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Tag Archives: anger management
I've noticed a consistent pattern among myself and my coaching clients: we all have a history of not standing up for ourselves when other people behave in ways that we don't feel good to us. Most of us had parents who weren't willing or able to teach us how to deal with our emotions, to self-soothe our nervous system when we were in distress, or to stand up for ourselves when our emotional or physical boundaries were being violated. Often the person we most needed to stand up to was one or both of our parents themselves, and that rarely goes well when you're a distressed child trying to stand up to an adult who is being unreasonable because their wounded inner child is running the show.
All of this is a recipe for ever-increasing anger, resentment and frustration. We end up overcompensating in a desperate attempt to get our needs met. Internalise that toxic cocktail and it's no wonder we end up anxious, depressed and lacking self-confidence.
Behavior patterns learned as a child tend to stick even if they never really worked well, and coping strategies learned as a child rarely work well in the adult world.… Continue reading…
I grew up in a home where anger wasn't handled well. Let me take you back there:
Now, don't get me wrong. My mother lets her anger flow freely, but she rarely uses the actual words "I am angry". Instead, her anger comes out as hurtful criticism, put-downs and emotional bullying.
My dad isn't any better. He bottles his anger up so badly that he often seethes with resentment so loud that I can hear him muttering under his breath when I'm playing in the next room. It's frightening.
All it takes is for mum to walk in and say, "What's wrong with you, you stupid creature?" and, bang, next round of World War III is back on again.
What I learned from all this was the idea that anger was somehow a bad thing, that it was a bad emotion that I should never feel, because it always seemed to be expressed destructively around me.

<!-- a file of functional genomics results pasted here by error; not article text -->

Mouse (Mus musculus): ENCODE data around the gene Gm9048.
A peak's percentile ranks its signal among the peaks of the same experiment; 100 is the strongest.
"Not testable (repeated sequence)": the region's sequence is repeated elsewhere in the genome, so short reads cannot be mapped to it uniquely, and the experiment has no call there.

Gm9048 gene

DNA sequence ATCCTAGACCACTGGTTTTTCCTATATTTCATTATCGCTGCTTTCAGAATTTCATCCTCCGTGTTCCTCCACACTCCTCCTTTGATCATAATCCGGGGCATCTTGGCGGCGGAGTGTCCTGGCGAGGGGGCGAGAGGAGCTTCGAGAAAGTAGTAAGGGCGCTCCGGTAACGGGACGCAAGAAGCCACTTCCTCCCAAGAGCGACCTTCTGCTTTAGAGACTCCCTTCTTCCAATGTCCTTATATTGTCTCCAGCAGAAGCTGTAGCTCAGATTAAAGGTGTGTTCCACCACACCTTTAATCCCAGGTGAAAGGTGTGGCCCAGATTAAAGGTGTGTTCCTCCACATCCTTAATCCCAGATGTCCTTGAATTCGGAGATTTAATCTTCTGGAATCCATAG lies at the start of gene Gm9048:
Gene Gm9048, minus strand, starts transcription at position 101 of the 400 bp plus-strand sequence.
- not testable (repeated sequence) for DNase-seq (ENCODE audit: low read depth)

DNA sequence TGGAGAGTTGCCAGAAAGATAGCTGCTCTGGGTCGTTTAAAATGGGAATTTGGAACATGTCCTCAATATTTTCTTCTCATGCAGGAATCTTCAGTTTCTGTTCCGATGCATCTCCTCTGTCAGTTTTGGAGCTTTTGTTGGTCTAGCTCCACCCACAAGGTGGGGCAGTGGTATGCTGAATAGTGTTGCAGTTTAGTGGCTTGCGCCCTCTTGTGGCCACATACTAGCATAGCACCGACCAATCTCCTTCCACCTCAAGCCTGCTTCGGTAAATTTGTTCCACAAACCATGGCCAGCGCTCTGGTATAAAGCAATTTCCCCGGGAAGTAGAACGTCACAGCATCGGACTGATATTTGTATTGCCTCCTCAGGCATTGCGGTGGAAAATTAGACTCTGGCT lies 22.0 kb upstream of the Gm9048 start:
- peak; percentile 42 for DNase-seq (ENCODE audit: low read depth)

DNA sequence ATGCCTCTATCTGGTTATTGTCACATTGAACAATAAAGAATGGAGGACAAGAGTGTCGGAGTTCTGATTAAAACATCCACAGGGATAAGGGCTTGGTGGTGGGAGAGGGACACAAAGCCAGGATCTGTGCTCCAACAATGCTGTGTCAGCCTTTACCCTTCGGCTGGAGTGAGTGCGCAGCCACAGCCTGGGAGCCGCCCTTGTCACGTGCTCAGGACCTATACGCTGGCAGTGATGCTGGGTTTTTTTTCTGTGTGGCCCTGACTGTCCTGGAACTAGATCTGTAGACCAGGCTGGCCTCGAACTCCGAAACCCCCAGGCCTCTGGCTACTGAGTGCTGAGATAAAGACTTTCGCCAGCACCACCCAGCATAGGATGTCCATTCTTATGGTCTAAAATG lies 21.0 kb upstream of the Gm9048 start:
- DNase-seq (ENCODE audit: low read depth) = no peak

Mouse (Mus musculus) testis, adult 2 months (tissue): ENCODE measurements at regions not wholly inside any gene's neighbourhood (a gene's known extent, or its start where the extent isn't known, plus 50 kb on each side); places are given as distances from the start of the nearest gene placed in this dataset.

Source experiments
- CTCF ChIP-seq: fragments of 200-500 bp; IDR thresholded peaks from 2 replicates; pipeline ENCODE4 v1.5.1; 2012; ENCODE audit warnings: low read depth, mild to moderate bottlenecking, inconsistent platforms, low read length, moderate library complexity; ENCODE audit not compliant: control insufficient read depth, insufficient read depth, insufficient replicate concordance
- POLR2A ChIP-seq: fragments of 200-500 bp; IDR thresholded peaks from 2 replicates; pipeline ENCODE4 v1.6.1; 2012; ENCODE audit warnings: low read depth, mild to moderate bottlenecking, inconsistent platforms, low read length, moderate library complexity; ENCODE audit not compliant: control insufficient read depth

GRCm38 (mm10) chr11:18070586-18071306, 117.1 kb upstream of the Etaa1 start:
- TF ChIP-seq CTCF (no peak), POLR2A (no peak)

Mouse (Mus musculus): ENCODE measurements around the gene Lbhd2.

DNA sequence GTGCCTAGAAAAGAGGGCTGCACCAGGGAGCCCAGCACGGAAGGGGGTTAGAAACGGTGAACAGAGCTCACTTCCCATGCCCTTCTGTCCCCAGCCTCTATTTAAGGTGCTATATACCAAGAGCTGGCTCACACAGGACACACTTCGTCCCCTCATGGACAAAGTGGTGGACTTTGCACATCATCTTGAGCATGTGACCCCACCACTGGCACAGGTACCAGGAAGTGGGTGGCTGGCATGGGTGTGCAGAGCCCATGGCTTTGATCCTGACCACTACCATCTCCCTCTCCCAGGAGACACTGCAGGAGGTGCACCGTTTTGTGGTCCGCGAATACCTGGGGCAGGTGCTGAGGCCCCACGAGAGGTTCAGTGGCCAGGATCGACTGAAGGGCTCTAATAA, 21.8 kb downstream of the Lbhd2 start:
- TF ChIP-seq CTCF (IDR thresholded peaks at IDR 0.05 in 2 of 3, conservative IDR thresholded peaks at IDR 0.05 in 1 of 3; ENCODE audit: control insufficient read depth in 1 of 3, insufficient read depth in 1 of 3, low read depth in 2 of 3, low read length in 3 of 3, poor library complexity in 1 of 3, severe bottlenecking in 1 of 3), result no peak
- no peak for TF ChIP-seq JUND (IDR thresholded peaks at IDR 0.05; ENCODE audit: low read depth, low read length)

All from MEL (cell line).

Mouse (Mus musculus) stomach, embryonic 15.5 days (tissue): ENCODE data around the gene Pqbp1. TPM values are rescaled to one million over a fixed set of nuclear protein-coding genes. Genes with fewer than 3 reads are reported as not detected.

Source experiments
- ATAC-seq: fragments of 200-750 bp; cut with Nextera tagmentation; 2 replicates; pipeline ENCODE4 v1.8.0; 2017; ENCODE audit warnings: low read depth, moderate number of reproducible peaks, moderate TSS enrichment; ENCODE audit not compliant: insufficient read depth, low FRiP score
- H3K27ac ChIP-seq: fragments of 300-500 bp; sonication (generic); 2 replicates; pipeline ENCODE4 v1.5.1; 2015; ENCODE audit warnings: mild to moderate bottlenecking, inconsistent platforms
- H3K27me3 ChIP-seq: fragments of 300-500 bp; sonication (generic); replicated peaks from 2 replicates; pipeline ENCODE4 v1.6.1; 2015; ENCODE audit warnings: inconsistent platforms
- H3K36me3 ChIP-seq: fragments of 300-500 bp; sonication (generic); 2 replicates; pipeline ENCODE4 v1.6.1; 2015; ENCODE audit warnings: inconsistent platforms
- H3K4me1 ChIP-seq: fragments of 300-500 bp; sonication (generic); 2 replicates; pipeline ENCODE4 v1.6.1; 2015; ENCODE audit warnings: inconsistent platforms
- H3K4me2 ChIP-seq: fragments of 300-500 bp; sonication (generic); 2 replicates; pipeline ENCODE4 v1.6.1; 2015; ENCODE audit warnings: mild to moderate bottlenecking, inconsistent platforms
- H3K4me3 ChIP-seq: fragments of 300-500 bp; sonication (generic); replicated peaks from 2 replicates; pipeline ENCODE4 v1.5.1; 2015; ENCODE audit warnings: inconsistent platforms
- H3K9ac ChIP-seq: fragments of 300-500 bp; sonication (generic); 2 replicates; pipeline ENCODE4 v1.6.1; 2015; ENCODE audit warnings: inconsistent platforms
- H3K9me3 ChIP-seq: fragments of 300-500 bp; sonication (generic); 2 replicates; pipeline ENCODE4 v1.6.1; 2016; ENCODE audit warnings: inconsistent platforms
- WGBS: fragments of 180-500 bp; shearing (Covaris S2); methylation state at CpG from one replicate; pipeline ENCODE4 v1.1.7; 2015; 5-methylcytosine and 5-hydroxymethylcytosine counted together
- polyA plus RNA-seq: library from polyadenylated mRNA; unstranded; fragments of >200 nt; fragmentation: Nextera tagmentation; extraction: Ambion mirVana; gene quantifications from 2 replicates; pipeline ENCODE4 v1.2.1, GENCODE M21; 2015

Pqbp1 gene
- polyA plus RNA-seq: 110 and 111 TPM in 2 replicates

As a result, I learned to push down my anger very hard, to suppress it. In fact, I pushed it down so hard that in the end I barely even felt it.… Continue reading…
Hey, it’s Graham here, and today you’re going to learn about how to express anger constructively. So anger is an emotion that’s perfectly normal and natural thing for a human being to have, and like any emotion it can be expressed in a way that’s constructive for you and the people around you and it can also be expressed in a way that is destructive for you and the people around you, or it can be suppressed which is another destructive way of handling anger.
So let’s have a talk about how to express anger constructively. And the first obvious way to do this is verbally, to actually say that you’re angry. Now, if you don’t do this, you can end up repressing your anger and that can lead to a whole heap of problems in your life, in your relationships, your health can suffer. It’s just bad shit to start repressing your anger.
Hey guys, I read a lot of books on personal development and as a result of that it’s pretty rare nowadays that I come across a book that contains brand new concepts or ideas that I’ve never heard of before. So what I’m looking for in the books that I read now is more a matter of how they affect me, like how they make me feel.
Because I really believe that if you want to make a lasting change in your life, then you need to deal with emotions and particularly the emotions that we have been avoiding feeling in the past and all that business that’s repressed in our subconscious.
I know a lot of nice guys who say that they generally just don't ever feel angry. I can relate to them, because I used to be exactly the same: I repressed my anger to the point where I didn't even feel it any more. Yet certain situations would really bug me: when someone said or did something that should rightly have made me angry, I'd end up ruminating on it for hours, going over and over a conversation in my head replaying all the things I would have liked to have said until it drove me crazy. If only I had allowed myself to be angry! In fact, I was angry; but I just didn't express it at the time and so I paid the price for it in self-recrimination later.
When we tell ourselves that we never get angry, we are just lying to ourselves. We're playing the nice guy game to avoid conflict. And the problem with this is that we don't end up standing up for ourselves. Feeling angry is normal: it's an emotion that motivates us to stand up for what is important to us. If we repress our anger, we just end up angry with ourselves and that's a recipe for misery and depression.… Continue reading…